Magnetic resonance angiography of vascular lesions causing neuro-ophthalmic deficits

Latif M. Hamed, Jonathan Silbiger, Martin Silbiger, Ronald Quisling, Maher Fanous, John Arrington, John Guy

Research output: Contribution to journalArticlepeer-review

10 Scopus citations


Magnetic resonance angiography (MRA) is a noninvasive, rapidly evolving technique for imaging the intra- and extracranial carotid and vertebrobasilar circulations. It may in some circumstances obviate conventional angiography and the accompanying risks associated with catheterization and contrast injection. MRA exploits the different physical properties between moving protons and stationary tissue to yield flow sensitive data in the form of anatomic images or velocity and flow measurements. Since patients with various vascular disorders may present exclusively with ophthalmologic signs and symptoms, it is expected that MRA will become more frequently utilized by ophthalmologists. The exact role of MRA in the workup of vascular disorders remains to be more precisely defined, pending the performance of additional well-controlled standardized studies. At present, MRA is utilized to complement the conventional spin-echo studies of patients with arterial and venous occlusion, vascular malformations, intracranial aneurysms, and neoplastic vascular invasion. With further refinements, it is expected that MRA will become a standard diagnostic tool for the evaluation of patients with vascular disorders.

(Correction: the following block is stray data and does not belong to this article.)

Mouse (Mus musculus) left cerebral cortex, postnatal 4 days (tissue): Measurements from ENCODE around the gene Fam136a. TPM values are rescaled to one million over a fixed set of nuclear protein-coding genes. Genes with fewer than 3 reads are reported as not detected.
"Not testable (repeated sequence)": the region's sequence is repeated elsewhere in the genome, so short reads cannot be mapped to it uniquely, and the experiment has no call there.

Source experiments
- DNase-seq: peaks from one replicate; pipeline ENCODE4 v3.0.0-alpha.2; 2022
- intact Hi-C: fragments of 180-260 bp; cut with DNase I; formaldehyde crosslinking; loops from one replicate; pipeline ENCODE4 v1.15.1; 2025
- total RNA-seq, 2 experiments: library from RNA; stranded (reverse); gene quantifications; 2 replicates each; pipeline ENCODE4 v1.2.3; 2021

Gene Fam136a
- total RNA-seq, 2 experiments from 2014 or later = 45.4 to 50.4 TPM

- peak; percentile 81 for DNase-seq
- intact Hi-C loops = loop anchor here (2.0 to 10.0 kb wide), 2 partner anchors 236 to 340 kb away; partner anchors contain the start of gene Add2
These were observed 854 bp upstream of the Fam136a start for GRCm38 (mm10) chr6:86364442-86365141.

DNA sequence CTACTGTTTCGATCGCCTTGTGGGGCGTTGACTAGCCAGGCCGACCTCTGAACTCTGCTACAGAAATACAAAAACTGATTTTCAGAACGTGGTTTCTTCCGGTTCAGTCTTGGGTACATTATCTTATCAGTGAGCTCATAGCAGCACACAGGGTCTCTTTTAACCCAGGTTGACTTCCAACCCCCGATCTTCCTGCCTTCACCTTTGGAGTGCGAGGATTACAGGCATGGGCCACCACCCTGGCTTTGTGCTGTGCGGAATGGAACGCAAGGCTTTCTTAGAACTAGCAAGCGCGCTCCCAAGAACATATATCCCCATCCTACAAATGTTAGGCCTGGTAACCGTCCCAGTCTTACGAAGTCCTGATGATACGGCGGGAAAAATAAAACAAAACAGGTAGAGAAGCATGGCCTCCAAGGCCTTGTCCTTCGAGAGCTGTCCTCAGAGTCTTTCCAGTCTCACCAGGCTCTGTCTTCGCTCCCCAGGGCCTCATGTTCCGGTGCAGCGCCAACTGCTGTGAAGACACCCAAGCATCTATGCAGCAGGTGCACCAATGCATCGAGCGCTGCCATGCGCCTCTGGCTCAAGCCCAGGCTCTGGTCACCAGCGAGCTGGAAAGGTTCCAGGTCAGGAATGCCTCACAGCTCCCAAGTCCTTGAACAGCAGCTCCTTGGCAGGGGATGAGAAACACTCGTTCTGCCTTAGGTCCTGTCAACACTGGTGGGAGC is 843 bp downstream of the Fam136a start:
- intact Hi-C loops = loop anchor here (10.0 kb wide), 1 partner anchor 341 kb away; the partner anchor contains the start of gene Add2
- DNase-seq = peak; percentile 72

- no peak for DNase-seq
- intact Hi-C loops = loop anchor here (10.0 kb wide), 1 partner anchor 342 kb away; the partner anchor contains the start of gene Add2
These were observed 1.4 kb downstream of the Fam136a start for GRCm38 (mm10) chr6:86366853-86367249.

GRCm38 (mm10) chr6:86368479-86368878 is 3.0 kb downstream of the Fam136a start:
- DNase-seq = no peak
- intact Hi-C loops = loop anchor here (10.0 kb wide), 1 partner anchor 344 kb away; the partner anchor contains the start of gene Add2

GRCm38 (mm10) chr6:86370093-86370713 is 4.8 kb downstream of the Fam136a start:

Original languageEnglish (US)
Pages (from-to)425-434
Number of pages10
JournalSurvey of Ophthalmology
Issue number6
StatePublished - Jan 1 1993
Externally publishedYes


  • bloodflow measurements
  • cerebral angiography
  • magnetic resonance angiography
  • magnetic resonance imaging

ASJC Scopus subject areas

  • Ophthalmology


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